Could a $30 million, Tiger Woods-designed, PGA-caliber golf course be replacing the current course in Jackson Park?
The Chicago Park District voted Wednesday to take the first steps to make it happen. But not everyone is happy about it.
The Park District Board unanimously OK’d an initial contract of just over $1 million to start research and engineering design work on the project. It would eventually combine the Jackson Park and South Shore Golf Courses on the South Side, in anticipation of an eventual $30 million overhaul that would be designed by Tiger Woods.
The Park District has pledged that 80 percent of the money would be raised privately – and they say that the goal is for a PGA-worthy course. District officials have also assured that the new elite course would not mean elite green fees, as they talked about continuing the course as a public asset for those in the neighborhood.
A host of community residents on both sides of the issue turned out for a packed Park District Board meeting Wednesday afternoon, with opponents declaring that the money could be better spent elsewhere, and that this project has been rammed down the community’s throat without public input.
“Often professional golf courses involve taking everything living out and putting in sterile soil. Is that what’s involved here?” asked Margaret Schmidt of the nonprofit Jackson Park Watch. “We need answers here.”
Juanita Irizarry of Friends of the Parks, which has often been at odds of any kind of expansion or building on current parkland, said she doesn’t trust the Park District to listen to community input since the project became publicly known all of a sudden.
“When you hold community input sessions at the very last minute trying to create the appearance of public input when the park district and the mayor have secretly been putting together a plan for a long time, you create mistrust,” said Irizarry.
Proponents of the Park District’s plans, however, say the golf course can be a catalyst for the community, and is in major need of upgrade.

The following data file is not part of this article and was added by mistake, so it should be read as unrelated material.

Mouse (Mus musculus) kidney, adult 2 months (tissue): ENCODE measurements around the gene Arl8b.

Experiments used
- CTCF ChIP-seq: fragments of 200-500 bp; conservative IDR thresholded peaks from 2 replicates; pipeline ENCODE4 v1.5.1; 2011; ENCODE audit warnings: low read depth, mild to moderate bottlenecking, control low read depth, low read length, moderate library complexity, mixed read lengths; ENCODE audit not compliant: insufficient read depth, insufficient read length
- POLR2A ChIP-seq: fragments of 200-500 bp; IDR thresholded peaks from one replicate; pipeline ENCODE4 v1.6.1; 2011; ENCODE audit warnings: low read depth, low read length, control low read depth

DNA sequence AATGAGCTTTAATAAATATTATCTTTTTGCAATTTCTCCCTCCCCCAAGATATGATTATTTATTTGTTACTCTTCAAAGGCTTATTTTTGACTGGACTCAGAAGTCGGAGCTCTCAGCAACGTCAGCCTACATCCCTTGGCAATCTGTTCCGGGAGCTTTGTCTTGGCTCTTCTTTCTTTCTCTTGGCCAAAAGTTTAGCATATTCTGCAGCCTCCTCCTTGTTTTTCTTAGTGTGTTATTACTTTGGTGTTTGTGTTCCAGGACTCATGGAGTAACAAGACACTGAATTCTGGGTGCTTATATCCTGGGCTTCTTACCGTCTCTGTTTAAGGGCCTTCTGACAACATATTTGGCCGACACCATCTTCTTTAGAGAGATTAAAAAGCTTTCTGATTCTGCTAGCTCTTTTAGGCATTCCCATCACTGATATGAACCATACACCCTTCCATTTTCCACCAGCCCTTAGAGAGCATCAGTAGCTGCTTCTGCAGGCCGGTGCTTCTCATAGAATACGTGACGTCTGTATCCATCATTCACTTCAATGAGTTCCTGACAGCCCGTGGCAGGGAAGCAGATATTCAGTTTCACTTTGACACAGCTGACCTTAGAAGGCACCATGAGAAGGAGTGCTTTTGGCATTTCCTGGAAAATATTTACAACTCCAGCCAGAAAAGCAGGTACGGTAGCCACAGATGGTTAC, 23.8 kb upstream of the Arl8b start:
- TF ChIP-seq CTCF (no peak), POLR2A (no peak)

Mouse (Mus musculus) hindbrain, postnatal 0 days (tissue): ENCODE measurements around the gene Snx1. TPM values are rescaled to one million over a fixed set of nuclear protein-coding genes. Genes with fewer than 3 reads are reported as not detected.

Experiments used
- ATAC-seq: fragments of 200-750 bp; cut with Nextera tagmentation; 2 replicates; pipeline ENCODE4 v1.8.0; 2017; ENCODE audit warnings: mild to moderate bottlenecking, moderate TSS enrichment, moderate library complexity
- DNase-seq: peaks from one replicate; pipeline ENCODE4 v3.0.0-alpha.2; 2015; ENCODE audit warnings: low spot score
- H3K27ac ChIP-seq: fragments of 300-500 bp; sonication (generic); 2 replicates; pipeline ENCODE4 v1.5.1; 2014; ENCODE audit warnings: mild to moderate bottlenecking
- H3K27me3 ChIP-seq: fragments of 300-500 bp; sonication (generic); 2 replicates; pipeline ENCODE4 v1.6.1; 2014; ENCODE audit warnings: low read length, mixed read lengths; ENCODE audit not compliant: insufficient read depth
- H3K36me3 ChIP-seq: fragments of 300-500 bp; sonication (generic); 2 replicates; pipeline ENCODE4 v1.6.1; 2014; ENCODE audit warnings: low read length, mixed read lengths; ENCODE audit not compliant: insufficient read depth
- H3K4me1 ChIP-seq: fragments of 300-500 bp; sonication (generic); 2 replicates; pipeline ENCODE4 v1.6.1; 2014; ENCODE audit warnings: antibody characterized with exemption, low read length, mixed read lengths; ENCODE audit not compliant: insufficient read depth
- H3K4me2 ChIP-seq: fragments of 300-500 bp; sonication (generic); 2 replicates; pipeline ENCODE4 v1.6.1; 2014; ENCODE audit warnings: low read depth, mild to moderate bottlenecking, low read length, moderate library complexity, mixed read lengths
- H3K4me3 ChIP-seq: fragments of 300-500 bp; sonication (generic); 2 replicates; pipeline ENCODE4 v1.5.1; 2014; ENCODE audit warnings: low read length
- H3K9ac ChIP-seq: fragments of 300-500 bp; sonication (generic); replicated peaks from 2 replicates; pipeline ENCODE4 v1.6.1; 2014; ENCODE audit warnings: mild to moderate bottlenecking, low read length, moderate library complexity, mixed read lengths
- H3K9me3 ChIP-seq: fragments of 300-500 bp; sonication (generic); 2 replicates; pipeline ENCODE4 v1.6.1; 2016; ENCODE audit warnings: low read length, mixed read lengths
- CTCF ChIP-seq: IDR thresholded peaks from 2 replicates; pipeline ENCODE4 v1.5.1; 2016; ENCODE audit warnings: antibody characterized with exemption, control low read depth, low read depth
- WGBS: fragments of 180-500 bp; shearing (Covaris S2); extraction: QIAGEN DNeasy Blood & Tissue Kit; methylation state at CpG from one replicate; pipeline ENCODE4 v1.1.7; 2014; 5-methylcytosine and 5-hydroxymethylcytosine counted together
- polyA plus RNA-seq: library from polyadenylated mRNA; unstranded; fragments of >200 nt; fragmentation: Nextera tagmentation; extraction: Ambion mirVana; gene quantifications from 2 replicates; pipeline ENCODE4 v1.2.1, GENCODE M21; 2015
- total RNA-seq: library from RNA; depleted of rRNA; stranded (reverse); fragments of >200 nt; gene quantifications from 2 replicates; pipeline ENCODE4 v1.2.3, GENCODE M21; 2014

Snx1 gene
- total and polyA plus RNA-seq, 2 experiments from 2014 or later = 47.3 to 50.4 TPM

“We suddenly have a chance to get some of the funding to improve our parks and make kids’ lives better, and we’re complaining about the fact that it’s going to have golf attached to it?” said Louise McCurry of the Jackson Park Advisory Council. “I’m personally ecstatic that my kids will have a new park to play in.”
The Chicago Park District issued the following statement Wednesday:
“The Chicago Park District Board of Commissioners today approved a contract that will allow for pre-work, including site planning, surveys, engineering, community process in support of the redesign of South Shore and Jackson park golf courses.
“The Chicago Park District recently announced the formation of the Chicago Park Golf Alliance. The goal of the alliance is to promote the game of golf in the city of Chicago by raising funds to upgrade facilities and enhance programming opportunities. As part of that goal, the Alliance hopes to raise money to renovate the historic South Shore and Jackson Park golf courses.
“The concept of renovating the courses dates back to the Jackson Park Framework plan of the early 2000s. Most recently, discussions on the potential project have been had with community stakeholders, including the local Alderman, the Jackson Park Advisory Council, frequent golfers of both courses, and community leaders. Public meetings will be scheduled in the near future. The Chicago Park District is committed to continuing the community process.”
The Obama Library and Museum will also be built in Jackson Park nearby and will displace an athletic field house. Many residents say it should be more of a priority to replace the acreage that’s going to be lost with the museum than to revamp an aging golf course.
Follow Paris Schutz on Twitter: @paschutz
Oct. 20: Artist and activist Yoko Ono visits Chicago and provides Jackson Park with a new public sculpture that’s being called “a landmark for peace.”
Aug. 3: The secret got out last week, but the Obama Foundation made it official at a news conference on Wednesday: Jackson Park will be the main home of the 44th U.S. president's library.
Aug. 1: Community activists tell us what they expect as the project slated for Jackson Park moves forward.